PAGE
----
“For as ye have yielded your members servants of uncleanness and to iniquity unto iniquity; even so now yield your members servants to righteousness unto holiness.” The course of the natural man is described as “serving divers lusts and pleasures” (Titus 3:3); as “bringing forth evil fruits” (Matt. ); as yielding his members “servants to uncleanness and to iniquity.” The service rendered by the unsaved sinner to sin is a whole-hearted one, voluntary, and cordial. Unregenerate man is in love with sin, preferring darkness to light, and this world to Heaven (John ). His lusts are his idols. In his unregenerate state he does nothing but sin in though, desire, word, and deed (Gen. 6:5). “Uncleanness and iniquity” is the impure and lawless state of guilt they yield their members unto — their faculties, to the influence of that state, leading to practical lawlessness or iniquity — so becoming its servants. Servants of uncleanness to fleshly lusts which defile you; “To iniquity unto iniquity” i. e. adding one sin to another.
“Have yielded … Even so now,” as wicked men take great pains for Hell; oh that we would take the same for Heaven. As we have in the past cheerfully yielded our minds, hearts, tongues and hands to do evil, now cheerfully and lovingly yield them to God and holiness (Rom. 12:1-2). Being now justified, it is meet that we yield our members to the influence of our new state, leading to practical holiness — so becoming its servants. “The very God of peace sanctify you wholly, and your whole spirit and soul and body be preserved blameless” (1 Thes. ). As in unregeneracy we yielded our members to sin, now we are to yield them as servants to righteousness unto holiness. Perfect holiness is to be the aim of saints on earth (2 Cor. 7:1), as it will be the reward of the saints in Heaven.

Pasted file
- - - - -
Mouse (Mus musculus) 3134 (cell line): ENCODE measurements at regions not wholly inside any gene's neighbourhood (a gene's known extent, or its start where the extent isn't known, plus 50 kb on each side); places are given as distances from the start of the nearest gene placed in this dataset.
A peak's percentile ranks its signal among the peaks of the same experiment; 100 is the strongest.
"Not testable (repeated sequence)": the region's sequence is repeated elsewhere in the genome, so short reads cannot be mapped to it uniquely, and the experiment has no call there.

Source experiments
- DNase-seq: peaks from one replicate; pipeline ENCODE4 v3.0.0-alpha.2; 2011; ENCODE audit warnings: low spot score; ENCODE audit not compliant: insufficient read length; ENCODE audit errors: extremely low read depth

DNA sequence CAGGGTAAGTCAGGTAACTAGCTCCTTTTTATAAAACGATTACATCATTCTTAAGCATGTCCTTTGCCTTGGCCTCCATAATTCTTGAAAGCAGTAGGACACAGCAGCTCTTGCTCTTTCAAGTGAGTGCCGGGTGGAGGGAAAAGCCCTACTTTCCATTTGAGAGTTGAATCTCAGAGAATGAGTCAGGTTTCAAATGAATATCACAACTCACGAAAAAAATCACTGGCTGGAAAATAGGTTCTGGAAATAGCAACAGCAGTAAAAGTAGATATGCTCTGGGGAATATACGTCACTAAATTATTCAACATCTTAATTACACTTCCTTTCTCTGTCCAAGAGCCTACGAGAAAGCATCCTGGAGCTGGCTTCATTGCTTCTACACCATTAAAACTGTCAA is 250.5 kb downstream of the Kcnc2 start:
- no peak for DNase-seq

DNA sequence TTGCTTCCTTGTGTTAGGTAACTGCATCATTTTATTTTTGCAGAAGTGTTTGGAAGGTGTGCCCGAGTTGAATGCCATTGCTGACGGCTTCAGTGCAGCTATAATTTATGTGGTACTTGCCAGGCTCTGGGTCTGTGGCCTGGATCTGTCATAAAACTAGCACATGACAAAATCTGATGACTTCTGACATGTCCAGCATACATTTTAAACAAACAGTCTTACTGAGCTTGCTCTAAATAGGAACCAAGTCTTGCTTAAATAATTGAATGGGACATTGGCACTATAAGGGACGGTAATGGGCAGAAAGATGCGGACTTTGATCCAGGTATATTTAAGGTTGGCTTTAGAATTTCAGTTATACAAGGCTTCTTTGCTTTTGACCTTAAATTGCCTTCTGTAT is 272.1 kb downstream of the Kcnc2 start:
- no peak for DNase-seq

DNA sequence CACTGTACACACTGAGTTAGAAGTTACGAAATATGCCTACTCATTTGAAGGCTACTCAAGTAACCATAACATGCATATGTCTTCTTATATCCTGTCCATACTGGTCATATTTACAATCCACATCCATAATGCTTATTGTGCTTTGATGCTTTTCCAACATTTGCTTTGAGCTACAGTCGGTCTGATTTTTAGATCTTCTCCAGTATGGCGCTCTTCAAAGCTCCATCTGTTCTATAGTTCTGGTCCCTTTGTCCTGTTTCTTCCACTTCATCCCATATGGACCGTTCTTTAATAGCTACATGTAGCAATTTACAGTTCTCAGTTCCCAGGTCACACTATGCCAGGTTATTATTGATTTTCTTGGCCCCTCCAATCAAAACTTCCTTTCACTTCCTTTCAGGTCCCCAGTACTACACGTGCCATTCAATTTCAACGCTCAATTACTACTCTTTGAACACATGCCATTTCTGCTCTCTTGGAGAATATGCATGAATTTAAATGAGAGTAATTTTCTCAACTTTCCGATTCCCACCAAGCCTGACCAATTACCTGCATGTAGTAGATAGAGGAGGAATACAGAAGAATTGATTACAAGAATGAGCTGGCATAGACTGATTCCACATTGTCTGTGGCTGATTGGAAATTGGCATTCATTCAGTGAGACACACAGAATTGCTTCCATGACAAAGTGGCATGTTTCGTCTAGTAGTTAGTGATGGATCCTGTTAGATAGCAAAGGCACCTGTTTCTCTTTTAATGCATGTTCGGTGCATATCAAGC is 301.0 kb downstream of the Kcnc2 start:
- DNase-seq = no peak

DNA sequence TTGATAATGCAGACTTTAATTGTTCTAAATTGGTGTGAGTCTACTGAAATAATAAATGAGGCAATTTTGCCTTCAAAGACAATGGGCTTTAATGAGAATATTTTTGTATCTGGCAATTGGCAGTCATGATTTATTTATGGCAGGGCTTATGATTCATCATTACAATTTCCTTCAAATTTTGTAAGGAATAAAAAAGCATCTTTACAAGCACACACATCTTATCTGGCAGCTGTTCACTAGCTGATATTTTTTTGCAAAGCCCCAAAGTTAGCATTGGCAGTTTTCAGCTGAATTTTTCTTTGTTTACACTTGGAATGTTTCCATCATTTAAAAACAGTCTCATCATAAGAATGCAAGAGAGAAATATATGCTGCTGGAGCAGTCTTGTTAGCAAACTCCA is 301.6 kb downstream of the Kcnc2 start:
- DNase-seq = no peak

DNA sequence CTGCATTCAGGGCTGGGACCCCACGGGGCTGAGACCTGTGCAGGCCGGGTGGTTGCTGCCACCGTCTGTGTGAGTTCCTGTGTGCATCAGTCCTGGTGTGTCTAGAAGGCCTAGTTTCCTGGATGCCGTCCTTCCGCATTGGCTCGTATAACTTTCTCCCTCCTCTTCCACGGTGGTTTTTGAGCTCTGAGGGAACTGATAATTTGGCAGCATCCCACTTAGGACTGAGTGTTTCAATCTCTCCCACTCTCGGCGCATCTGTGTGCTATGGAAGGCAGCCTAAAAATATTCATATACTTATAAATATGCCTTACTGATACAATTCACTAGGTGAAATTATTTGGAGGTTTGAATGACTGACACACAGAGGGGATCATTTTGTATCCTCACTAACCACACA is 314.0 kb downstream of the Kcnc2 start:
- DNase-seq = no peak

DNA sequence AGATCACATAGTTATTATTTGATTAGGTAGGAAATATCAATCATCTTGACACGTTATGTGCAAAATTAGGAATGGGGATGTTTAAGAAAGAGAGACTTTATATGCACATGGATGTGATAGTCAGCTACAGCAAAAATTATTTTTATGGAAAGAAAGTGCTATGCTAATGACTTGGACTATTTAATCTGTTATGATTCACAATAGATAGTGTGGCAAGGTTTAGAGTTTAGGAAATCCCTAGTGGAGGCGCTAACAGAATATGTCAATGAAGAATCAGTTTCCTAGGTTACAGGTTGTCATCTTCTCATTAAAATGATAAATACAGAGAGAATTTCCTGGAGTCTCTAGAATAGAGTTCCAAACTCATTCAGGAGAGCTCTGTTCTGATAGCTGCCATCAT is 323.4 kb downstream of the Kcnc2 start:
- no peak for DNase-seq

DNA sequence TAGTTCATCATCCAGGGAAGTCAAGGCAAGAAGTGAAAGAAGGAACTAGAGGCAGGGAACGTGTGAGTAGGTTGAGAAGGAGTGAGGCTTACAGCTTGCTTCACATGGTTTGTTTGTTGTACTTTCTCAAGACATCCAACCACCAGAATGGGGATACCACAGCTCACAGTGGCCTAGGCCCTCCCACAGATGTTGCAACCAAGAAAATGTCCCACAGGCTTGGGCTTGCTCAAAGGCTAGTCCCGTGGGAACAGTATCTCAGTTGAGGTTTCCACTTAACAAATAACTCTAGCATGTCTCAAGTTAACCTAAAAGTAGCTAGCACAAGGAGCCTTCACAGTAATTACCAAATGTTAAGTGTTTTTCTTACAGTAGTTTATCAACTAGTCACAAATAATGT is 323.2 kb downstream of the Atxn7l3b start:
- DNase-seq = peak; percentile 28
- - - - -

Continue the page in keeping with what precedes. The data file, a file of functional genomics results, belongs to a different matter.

Sanctification must always signify the making holy of what is unholy or less holy. (1) Justification works for the elect; sanctification in them. (2) Justification removes the guilt; sanctification the stain. (3) Justification imputes to us the righteousness of Christ, which is extraneous; sanctification works righteousness inherent as our own. (4) Justification is at once completed; sanctification continues throughout our earthly life; hence remains imperfect.
We conclude remarks on this verse with an important, though somewhat lengthy quote of A. W. Pink. “The grand reason why God, the alone Governor of the world, ever made the Law, requiring us to love Him with all our hearts, was because it is, in its own nature, infinitely just and fitting. That Law is an eternal and unalterable Rule of Righteousness, which cannot be abrogated or altered in the least iota, for it is an unchanging expression of God’s immutable moral character. To suppose that He would ever repeal or even abate the Law—when the grounds and reasons of God’s first making it remain as forcible as ever, when that which it requires is as just and meet as ever, and which it becomes Him as the moral Ruler of the universe to require as much as ever—casts the highest reproach upon all His glorious perfections. Such a horrible insinuation could have originated nowhere else than in the foul mind of the Fiend, the arch-enemy of God, and is to be rejected by us with the utmost abhorrence.